As part of its normal intelligence-gathering operations, the C.I.A. cultivated, recruited and paid generals and politicians for information about everything from cocaine smuggling to political ferment in Haiti, they said.
Without naming names, a Government official familiar with the payments said that `several of the principal players in the present situation were compensated by the U.S. Government.' It was not clear when the payments ended or how much money they involved, although they were described as modest.
Supporters of Mr. Aristide said the payments proved that the C.I.A.'s primary sources of information in Haiti were Mr. Aristide's political enemies, and they criticized the agency's reporting on Haiti as one-sided.
Michael D. Barnes, a former member of Congress who is a spokesman for Mr. Aristide, said, `Given what the C.I.A. has done in the past two weeks, namely the attempted character assassination of Jean-Bertrand Aristide, it wouldn't be surprising to learn that the C.I.A. had been working with his political enemies in Haiti for many years.
But Representative Robert G. Torricelli, a New Jersey Democrat who serves on the House Intelligence and Foreign Affairs Committees and who confirmed the payments, defended the intelligence relationships as crucial to United States policy-makers in trying to gain an understanding of Haitian politics.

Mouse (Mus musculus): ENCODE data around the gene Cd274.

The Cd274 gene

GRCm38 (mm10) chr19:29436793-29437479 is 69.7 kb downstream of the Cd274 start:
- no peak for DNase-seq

`The U.S. Government develops relationships with ambitious and bright young men at the beginning of their careers and often follows them through their public service,' he said. `It includes people in sensitive positions in the current situation in Haiti.'
A member of Congress familiar with the recruiting of sources of information within the Haitian Government said the information received was a mixed bag. `There are things we should have been getting for the money which we didn't get--for example, on the narcotics side,' he said. Members of the current regime are suspected of receiving lucrative payments from drug traffickers to protect shipments of cocaine passing through Haitian airfields en route to the United States.
The C.I.A's activities in Haiti also included a covert operation, authorized by President Ronald Reagan and the National Security Council, which involved an aborted attempt to influence an election held in January 1988, the officials said.
Haiti was then under the control of a military ruler, Lieut. Gen. Henri Namphy, who assured the Reagan Administration that the elections would be free and fair. But the ballot was widely perceived as rigged by the military, and the campaign was marked by killings of civilians.